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5 Red Flags That Can Trigger an Audit

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The word “audit” is enough to strike fear in the heart of any taxpayer. Although the IRS announced it will conduct fewer tax audits in 2016, an audit is always a possibility – especially if you mismanage your tax return.

Tax AuditIf you have questions about tax law, don’t hesitate to contact a Boulder tax lawyer about your case. An experienced tax lawyer can help you avoid missteps that could bring the IRS knocking.

1. You Have a Home Office

If you work from home, you’re in good company. According to a Gallup poll, 37 percent of Americans now telecommute. You can claim your home office as a deduction, but there are specific rules for doing so.

Gallup pollYour office must be separated or divided from your home’s living space, and it must be used exclusively for your business. Your deduction must also comply with the calculation for determining the square footage of your office versus the total square footage of your home.

2. Filing Late

If you can’t file your return on time, don’t simply wait for the filing deadline to pass. Filing an application for an extension gives you an additional six months to file and does not increase the likelihood of an audit. Getting an extension also helps you avoid late fees and penalties.

3. Failing to Report Foreign Bank Accounts

In years past, taxpayers could maintain overseas bank accounts without worrying much about the IRS finding out. For example, Switzerland became famous as a haven for wealthy folks looking to store their savings away from American soil – and avoid paying taxes on it.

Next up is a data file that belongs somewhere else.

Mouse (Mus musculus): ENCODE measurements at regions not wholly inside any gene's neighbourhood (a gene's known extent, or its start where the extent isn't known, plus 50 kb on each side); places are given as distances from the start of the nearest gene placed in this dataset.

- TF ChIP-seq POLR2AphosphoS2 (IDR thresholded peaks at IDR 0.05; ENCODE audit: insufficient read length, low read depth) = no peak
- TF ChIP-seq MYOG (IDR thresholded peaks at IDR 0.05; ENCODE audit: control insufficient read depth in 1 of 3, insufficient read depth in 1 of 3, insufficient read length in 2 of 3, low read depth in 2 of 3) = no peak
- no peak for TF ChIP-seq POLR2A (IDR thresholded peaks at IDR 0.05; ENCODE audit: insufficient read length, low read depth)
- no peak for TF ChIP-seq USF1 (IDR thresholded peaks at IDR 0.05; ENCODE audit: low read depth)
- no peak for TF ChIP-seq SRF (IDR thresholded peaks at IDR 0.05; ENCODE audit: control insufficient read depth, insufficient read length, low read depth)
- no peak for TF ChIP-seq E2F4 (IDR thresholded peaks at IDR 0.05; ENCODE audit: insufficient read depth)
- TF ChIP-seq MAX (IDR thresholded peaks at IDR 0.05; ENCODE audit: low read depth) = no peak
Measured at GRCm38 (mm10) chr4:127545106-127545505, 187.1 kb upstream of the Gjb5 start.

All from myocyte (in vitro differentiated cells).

This all changed with the passage of the Foreign Account Tax Compliance Act (FATCA) in 2010. The Act requires overseas banks to be transparent about Americans with bank accounts over $50,000.

Because the penalty for non-compliance is being cut off from U.S. markets, more than 77,000 banks around the world have agreed to comply with the Act’s reporting requirements.

In addition, the U.S. is one of only two countries in the world that requires its citizens to pay taxes on foreign-earned income. Americans with a foreign bank account that exceeds $10,000 at any time during the year must file a Report of Foreign Bank and Financial Accounts, more commonly called the FBAR. This reporting requirement applies to all foreign bank accounts with an aggregate value of over $10,000.

4. Running a Cash Business

Many small business owners operate cash-only enterprises. The downside is that the IRS keeps a close eye on cash-only businesses, as they are more likely to underreport income.

Cash-only business owners can lower their risk of an audit by clearly and thoroughly documenting their transactions. Your business may not have a paper trail, but you can still create one by keeping meticulous records.

5. Excessive Deductions for Business-related Travel, Meals, and Entertainment

Auditors often look closely at business-related meals, travel, and entertainment. There are strict rules for deducting these types of expenses, and many business owners fail to provide thorough documentation.

Other business owners misinterpret the rules. For example, if you take a business trip to Arizona and take the family along to see the Grand Canyon, make sure the primary purpose of the trip is business, not pleasure. In general, you should devote more travel days to business than to your personal vacation.

Do You Have Questions about Tax Law?

The tax code is complicated. Protect yourself and your business by working with a knowledgeable Boulder tax lawyer. Contact the Law Office of David Kelly today to speak to an attorney about your case.